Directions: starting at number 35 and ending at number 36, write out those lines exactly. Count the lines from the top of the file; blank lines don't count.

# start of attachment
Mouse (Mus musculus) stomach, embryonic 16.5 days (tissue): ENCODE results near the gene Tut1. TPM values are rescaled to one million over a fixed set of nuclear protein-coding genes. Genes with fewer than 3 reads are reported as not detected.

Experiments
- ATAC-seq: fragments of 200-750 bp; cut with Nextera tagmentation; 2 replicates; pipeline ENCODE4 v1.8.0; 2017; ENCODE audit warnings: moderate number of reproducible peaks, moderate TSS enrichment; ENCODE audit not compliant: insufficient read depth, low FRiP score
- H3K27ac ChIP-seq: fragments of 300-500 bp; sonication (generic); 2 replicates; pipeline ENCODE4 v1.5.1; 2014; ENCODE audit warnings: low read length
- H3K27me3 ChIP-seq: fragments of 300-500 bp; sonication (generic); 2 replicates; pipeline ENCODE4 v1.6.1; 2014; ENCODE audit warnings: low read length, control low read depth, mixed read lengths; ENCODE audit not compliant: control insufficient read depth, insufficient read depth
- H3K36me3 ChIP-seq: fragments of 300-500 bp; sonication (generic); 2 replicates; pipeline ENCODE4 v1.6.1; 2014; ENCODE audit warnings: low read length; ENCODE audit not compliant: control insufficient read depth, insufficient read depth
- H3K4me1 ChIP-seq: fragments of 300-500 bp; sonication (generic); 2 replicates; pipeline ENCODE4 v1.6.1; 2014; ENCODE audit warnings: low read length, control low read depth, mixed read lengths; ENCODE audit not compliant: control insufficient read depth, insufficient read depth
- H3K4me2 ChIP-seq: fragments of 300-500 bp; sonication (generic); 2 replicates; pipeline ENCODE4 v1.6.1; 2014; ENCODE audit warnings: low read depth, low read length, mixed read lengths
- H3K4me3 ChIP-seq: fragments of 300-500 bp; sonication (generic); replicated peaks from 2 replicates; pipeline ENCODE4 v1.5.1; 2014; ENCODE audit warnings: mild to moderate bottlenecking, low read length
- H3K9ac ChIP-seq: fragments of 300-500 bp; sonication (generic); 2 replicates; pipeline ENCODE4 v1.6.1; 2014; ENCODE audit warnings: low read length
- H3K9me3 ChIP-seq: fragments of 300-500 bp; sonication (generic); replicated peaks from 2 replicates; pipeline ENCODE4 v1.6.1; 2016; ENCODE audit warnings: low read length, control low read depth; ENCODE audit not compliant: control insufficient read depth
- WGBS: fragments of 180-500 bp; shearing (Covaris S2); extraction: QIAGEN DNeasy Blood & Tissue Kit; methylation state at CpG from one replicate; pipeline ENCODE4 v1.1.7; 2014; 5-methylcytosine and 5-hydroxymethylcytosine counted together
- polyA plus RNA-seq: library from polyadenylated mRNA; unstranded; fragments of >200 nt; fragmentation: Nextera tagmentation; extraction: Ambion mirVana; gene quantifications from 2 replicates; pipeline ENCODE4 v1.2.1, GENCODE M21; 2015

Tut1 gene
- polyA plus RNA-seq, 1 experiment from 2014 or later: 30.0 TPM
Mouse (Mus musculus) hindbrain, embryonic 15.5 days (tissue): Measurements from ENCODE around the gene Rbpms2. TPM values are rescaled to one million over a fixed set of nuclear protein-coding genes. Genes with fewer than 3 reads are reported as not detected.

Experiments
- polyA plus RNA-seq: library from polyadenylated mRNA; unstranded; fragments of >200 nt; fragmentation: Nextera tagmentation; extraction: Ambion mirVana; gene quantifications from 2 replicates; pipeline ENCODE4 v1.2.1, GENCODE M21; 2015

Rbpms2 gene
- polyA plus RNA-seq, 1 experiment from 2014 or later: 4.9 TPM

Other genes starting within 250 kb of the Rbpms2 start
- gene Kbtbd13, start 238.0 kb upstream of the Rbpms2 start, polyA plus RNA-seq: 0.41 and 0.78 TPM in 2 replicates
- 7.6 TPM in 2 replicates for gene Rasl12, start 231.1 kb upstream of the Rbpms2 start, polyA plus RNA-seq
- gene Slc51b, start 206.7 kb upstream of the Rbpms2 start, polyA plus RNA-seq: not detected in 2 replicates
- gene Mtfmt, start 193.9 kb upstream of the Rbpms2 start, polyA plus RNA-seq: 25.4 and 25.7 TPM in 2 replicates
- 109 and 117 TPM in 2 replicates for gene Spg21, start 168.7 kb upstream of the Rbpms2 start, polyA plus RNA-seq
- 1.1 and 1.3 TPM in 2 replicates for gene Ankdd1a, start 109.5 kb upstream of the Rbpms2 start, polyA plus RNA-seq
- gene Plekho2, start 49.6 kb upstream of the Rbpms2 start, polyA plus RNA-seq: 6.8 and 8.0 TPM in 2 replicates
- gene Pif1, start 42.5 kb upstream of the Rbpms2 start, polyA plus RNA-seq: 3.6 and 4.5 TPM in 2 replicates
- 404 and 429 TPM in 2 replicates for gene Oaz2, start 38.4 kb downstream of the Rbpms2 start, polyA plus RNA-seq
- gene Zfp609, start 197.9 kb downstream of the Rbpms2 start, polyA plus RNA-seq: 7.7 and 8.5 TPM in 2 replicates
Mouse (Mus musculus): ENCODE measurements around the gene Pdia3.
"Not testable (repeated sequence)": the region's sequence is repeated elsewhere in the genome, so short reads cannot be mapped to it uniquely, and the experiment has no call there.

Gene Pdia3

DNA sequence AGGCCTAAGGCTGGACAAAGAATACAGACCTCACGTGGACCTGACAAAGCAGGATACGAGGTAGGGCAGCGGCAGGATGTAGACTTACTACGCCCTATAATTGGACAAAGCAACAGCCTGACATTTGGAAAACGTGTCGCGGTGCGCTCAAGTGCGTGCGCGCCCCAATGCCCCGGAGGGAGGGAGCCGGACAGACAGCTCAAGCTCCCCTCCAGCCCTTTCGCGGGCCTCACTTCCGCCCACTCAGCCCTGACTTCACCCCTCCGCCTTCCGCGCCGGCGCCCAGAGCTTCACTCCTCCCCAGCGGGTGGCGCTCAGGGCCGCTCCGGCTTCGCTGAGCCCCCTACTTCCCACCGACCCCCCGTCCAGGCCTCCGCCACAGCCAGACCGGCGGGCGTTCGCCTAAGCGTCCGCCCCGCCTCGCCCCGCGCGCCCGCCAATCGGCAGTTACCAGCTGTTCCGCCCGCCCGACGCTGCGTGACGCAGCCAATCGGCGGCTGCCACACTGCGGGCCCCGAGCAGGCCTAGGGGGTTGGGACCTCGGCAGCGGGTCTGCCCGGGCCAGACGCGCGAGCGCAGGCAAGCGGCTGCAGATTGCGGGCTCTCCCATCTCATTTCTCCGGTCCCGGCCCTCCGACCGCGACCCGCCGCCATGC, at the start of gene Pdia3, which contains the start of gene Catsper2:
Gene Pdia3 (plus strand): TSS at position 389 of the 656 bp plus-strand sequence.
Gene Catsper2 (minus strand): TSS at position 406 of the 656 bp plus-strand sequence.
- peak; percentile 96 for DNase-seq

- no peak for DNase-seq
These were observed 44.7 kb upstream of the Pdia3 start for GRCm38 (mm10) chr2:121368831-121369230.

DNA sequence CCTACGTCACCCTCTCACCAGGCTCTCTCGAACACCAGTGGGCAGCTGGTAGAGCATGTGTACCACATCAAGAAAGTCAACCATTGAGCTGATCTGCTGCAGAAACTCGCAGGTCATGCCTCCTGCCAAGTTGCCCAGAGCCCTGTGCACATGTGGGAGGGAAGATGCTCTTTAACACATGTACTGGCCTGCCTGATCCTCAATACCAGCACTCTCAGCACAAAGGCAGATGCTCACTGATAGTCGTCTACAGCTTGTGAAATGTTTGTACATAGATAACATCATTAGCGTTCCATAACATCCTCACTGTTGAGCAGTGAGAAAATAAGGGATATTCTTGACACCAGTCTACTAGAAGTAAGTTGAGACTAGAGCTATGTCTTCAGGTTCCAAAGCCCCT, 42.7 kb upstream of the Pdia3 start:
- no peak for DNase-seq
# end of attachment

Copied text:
DNA sequence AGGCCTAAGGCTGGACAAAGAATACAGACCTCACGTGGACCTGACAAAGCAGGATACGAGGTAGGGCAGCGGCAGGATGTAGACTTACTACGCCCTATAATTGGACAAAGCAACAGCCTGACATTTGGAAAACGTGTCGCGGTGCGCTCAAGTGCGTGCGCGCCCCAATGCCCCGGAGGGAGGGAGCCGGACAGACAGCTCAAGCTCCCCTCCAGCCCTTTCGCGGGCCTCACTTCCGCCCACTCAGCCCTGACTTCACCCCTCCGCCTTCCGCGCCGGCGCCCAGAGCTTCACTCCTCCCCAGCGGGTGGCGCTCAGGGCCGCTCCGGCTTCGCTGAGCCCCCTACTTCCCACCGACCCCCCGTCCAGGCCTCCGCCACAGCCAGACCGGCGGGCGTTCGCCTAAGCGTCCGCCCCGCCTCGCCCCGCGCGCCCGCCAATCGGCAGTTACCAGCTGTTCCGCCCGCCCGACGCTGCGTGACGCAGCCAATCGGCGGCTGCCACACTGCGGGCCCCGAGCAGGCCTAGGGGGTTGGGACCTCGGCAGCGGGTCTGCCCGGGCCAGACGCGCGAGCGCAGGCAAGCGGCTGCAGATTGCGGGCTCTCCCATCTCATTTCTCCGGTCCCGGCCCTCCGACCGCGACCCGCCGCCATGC, at the start of gene Pdia3, which contains the start of gene Catsper2:
Gene Pdia3 (plus strand): TSS at position 389 of the 656 bp plus-strand sequence.